7. Good enough here, but in your NIV 2011 review a couple years ago you used “accurate” to favor one kind of accuracy (idiomatic meaning) over another (more literal), rather than value each for what it offers. (And since “The Message” is in English, it’s a translation in that it puts the Bible from the original tongues into English even if Rev Peterson didn’t refer to the originals).
    And re Mk 16:9-20 and John 7:53-8:11, Burgon did his homework and made a case for those passages, even if none of his followers has reached his level. The modern scholarly majority that rejects those passages tends to publish their position without bothering to refer to anyone trying to prove it. (‘Modern theologians are like a bunch of dogs sniffing each others’ behinds’–David Chilton.) The old NIV footnote said the 2 best mss omit Mt 16:9-20. Burgon says Sinaiticus, tho early, is a bad ms (10 scribes tried to correct it), and Vaticanus has a unique gap that would hold 9-20, i.e. its scribe knew of those verses; and Burgon offers a theory as to how they dropped out of some mss. And most NT autographs went to the “Byzantine arc” around the NE Med; odd copies getting to Alexandria and its textual critics might establish an idiosyncratic local text with local ‘corrections’ there. (Tell us about a definitive refutation of Burgon?) Besides doctrinal ‘corrections,’ Greek stylists had an “Attic” fashion wave that could’ve shortened texts, and later an “Asiatic” waved that could’ve embellished them.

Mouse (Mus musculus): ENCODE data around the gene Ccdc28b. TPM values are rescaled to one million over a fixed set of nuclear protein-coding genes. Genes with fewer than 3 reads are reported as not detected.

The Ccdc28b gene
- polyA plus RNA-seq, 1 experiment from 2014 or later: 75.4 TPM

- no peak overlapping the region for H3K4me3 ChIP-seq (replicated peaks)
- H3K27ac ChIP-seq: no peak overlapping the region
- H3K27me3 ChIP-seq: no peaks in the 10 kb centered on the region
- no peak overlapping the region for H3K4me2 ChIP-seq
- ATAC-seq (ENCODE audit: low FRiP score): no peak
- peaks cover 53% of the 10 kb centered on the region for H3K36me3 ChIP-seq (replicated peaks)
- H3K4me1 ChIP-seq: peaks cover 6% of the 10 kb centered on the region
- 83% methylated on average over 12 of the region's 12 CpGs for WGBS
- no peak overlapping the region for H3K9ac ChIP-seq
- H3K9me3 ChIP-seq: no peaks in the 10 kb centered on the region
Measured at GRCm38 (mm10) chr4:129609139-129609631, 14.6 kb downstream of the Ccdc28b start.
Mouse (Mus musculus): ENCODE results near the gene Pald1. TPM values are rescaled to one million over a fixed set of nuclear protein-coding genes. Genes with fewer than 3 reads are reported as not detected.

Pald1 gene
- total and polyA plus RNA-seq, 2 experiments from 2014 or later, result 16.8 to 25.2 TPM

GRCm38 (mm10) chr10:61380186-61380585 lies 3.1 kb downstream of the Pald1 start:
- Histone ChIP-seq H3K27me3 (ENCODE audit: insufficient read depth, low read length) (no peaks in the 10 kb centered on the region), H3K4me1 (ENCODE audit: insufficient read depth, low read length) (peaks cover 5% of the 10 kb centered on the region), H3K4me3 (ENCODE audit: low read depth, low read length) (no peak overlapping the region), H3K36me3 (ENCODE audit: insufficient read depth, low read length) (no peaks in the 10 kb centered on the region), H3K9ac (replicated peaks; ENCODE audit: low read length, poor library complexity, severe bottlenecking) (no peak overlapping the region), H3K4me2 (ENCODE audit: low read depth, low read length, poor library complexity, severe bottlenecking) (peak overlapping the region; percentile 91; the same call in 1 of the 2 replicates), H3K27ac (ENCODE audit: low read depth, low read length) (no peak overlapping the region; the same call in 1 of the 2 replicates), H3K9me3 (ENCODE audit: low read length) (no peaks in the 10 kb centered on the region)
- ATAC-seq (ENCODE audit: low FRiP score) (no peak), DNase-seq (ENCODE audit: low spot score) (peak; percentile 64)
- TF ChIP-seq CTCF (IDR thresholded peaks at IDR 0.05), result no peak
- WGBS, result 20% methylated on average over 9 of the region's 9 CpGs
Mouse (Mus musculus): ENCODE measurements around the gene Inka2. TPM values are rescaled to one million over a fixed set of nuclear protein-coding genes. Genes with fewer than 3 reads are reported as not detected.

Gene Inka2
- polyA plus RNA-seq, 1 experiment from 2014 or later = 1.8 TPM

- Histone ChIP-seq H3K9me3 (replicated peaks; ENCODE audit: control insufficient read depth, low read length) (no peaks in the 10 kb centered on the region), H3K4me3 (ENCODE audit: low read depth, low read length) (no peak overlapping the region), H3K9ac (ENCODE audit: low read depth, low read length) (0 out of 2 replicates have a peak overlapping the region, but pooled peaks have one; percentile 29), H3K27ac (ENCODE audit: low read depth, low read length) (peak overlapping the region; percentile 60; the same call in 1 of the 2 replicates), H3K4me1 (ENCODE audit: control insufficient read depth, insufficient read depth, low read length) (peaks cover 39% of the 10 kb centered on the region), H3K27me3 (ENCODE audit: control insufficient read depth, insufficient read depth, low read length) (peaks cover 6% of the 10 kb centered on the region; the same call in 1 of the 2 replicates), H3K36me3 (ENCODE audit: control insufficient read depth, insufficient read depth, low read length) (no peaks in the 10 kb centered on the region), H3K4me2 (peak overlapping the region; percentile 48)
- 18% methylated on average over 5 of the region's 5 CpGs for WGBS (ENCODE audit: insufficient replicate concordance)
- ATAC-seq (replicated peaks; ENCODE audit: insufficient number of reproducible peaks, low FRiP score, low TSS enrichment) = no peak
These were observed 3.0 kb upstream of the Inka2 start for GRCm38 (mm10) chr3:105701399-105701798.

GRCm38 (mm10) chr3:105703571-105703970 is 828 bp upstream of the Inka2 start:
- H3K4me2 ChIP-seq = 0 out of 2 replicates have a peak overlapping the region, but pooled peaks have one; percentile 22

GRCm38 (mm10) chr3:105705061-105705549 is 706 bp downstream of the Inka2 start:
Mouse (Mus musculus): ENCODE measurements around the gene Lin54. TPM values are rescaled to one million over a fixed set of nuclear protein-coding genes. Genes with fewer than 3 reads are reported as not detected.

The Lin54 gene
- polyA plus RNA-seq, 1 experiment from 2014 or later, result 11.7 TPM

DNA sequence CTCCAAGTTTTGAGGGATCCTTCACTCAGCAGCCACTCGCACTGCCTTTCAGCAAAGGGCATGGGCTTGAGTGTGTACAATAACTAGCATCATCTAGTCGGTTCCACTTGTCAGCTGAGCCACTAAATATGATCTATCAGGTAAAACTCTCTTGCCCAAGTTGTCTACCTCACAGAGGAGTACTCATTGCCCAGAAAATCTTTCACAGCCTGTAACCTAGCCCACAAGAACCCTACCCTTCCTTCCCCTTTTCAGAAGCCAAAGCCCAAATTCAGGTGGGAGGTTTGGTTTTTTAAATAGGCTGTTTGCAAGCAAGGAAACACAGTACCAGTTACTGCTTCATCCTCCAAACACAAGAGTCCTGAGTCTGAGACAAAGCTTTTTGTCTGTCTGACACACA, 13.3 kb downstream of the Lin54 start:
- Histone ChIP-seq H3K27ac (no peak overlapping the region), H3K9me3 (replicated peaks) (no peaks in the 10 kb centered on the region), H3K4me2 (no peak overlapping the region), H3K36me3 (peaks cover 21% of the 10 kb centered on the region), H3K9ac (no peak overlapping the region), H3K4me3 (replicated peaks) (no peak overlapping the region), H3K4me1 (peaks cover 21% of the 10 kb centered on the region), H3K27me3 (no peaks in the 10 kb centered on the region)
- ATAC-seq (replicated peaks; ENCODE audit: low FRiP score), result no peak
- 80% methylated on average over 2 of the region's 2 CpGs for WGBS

8. Get real about the Bible.
    Were there voice recorders back in the day? Were there even written records?
    Dr. Dan Wallace, top textual critic says, “The ancient historians were far more concerned to get the gist of what a speaker said than they were to record his exact words. And if Jesus taught mostly, or even occasionally, in Aramaic, since the Gospels are in Greek the words by definition are not exact.”
    History shows that the biblical authors did not put emphasis on each word to be exact as we do in our modern age where even the word “the” has multitudinous implications in a political environment, driven precisely because we do record everything. So the gospel was transmitted orally most of the time. When it was written down, it was written as an account of a happening, like telling a story. Back then they did not think in terms of exact word recordings. Think about it. In our day we demand the Bible must be inspired down to the very word because that’s how we would like it to be. Does this really make sense? Get real with the Bible.

  9. I have to also say, as I was just discussing different translations with a friend and which one/s are best/worst, that the NET Bible is a masterpiece of honesty.

  10. Theo
    I have three difficulties with the view of Dan Wallace that you have approvingly quoted:

    1. The New Testament writers were not like the historians of their time who had no knowledge of and faith in Jesus Christ. Even a comparison with the two books of Luke, who did very thorough homework, show that they are very different from the histories of his century.

    2. At the time of the Reformation it was recorded how illiterate, unschooled people were able to recall the many points of the reformers’ sermons and much of the detail. I am sure the same happened in the time of Jesus and the early Church. Those who were gripped and changed by Jesus’ words would have remembered far, far more than the general gist.